“Each box is a tale of hope for the affected children; an assuring story of enthusiasm and partnership to get schools back to speed after being hit by humanitarian emergencies,” says John Kulomba, deputy headteacher at Sekeni Primary School at Nchalo in Chikwawa District.
The school was among 174 schools in Malawi supported by the Education Cannot Wait Fund through Unicef to immediately establish temporary learning spaces following the disaster.
The school received seven boxes of basic educational materials and 195 school bags during the humanitarian emergency which affected almost half a million learners in more than 400 schools nationwide.
As torrents battered settlements in the floodplain that hosts Malawi’s largest sugarcane plantation of Nchalo, teachers at Sekeni picked waist-high heaps of soaked textbooks in a flooded staff room.
“This is an annual misfortune. The school is located in a low-lying area. In 2019, the floods reached the window level, destroying all books and teaching material in the staff room. We cannot tell the number of textbooks destroyed in the homes of teachers and learners,” Kulomba states.
This worsened the shortage of books as five children at the rural school share one textbook. All but two classrooms at the school were occupied by displaced people.
The two rooms were reserved for Standard Eight learners who were preparing for primary school leaving examinations and Standard One learners deemed too young to have classes outdoors on wet grounds in the midst of the rainy season.
Almost 20 months later, teachers and learners commend development partners fund for giving them a hand when the area was recovering from the floods.
“A friend in need is a friend indeed. The arrival of educational supplies during the 2019 disaster showed that Unicef really cares about children’s wellbeing. At our school, we appreciate the support we got when we needed it most.
“The boxes we got were boxes of love. They made the teaching and learning environment better for everyone. Some of the materials from the boxes are still in use today,” says the deputy headteacher.
Learning under tree shadows, one of the students Nelah Kaphatikiza, felt relieved when her school received 16 aluminum boxes containing basic teaching and learning materials. Each box contained assorted education materials for one teacher and up to 40 learners to schools hit hard by the floods.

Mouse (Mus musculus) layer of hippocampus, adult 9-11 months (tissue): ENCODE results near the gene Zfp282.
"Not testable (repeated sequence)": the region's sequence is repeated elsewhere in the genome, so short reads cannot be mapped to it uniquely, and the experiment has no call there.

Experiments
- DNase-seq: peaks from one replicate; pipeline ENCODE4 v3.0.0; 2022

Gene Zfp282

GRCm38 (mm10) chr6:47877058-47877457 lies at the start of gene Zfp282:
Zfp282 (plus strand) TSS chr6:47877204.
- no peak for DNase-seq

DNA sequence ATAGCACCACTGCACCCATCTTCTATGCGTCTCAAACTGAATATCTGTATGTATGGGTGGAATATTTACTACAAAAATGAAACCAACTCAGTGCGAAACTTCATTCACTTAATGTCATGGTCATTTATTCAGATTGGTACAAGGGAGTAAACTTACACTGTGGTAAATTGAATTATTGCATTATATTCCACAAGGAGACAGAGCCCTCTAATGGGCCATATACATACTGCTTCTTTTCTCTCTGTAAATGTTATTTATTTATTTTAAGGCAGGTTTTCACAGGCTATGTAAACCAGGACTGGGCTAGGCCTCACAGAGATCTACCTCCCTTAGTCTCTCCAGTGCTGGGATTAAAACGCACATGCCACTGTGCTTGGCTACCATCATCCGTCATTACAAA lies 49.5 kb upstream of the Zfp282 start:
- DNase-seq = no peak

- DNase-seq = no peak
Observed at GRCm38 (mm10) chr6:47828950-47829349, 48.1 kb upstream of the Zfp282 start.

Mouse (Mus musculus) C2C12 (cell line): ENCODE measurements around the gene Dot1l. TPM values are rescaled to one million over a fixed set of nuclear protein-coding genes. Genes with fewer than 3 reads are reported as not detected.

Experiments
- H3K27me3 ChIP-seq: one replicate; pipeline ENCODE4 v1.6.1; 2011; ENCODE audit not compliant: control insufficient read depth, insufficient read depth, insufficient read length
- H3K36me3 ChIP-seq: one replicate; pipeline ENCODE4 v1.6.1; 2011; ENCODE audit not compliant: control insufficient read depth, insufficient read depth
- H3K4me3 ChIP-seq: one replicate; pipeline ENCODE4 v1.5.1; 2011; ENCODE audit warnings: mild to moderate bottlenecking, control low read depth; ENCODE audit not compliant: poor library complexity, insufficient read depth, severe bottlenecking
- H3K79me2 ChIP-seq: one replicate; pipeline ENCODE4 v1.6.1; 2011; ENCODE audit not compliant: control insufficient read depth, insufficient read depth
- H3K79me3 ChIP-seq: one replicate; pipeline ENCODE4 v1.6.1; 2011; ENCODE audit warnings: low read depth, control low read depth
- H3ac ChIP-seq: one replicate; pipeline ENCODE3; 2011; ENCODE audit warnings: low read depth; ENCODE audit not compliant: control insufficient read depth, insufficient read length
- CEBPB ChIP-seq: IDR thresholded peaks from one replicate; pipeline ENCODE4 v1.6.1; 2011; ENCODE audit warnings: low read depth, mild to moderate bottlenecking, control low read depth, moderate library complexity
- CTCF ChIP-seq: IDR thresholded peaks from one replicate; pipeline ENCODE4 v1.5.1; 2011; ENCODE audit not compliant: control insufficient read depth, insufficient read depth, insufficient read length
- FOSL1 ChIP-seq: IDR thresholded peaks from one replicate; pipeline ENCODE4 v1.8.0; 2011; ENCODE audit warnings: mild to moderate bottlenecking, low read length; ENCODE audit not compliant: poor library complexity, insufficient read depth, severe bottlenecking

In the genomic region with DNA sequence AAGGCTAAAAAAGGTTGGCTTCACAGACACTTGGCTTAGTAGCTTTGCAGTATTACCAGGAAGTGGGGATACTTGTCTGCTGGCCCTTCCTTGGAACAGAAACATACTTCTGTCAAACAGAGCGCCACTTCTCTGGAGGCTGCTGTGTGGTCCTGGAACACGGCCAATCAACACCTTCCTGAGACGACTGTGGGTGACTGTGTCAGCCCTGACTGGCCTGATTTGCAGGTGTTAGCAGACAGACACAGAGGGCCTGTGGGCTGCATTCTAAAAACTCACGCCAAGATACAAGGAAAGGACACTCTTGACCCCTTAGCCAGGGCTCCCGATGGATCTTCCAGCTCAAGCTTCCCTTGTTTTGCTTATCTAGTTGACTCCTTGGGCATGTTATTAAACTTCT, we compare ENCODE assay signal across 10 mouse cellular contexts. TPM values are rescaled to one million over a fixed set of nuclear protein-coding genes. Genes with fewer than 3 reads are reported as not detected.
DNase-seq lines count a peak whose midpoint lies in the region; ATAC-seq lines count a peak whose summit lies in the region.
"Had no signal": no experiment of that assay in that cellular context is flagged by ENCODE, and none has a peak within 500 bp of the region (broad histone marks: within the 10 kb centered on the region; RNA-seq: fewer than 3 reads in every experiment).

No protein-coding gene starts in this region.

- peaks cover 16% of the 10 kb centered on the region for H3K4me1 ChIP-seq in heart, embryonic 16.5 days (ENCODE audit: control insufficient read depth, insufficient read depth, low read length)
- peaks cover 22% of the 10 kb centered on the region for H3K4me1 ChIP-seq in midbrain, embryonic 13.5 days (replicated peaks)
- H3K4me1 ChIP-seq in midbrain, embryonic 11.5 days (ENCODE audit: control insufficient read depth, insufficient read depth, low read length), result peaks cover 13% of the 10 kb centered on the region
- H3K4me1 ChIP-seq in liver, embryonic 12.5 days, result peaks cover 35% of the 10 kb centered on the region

“When a disaster strikes, learning suffers as our minds switch to things we lost and the immediate problems we go through,” Nelah says. “When classes resumed, I expected to be fighting for books with my classmates, but we did not only receive new textbooks but also notebooks, pencils, pens, erasers, mathematical sets and play things of different shapes.”
She says extra support, including balls and sporting kits, helped the affected children to keep playing together and shake off their agony. “After classes, we used to play different games instead of thinking about problems. This brought back smiles on our faces,” she explains.
Another learner, 11-year-old Mayamiko Mphepo, remembers getting more than just learning essentials when his teacher unlocked the box. Every box also contained teaching a wooden clock, colourful cubes for counting, a radio receiver as well as laminated alphabet, multiplication and number tables. The lid of the box doubled as a chalkboard in makeshift classes, easing the agony of learning in tents and tree shades.
“When floods happened, I lost hope of returning to school because my books and pens were gone, the school was closed, and our classroom was filled with people. The boxes came at the right time because everyone, including our parents, was worried about other things they lost during the floods. Our educational needs were not the first thing on their minds.”
Nelah and Mayamiko still use the school bags, sports kits and school-in-a-box supplies they received following the national disaster. They implore authorities to construct schools on higher grounds, not lowlands where floods ceaselessly disrupt their right to learn.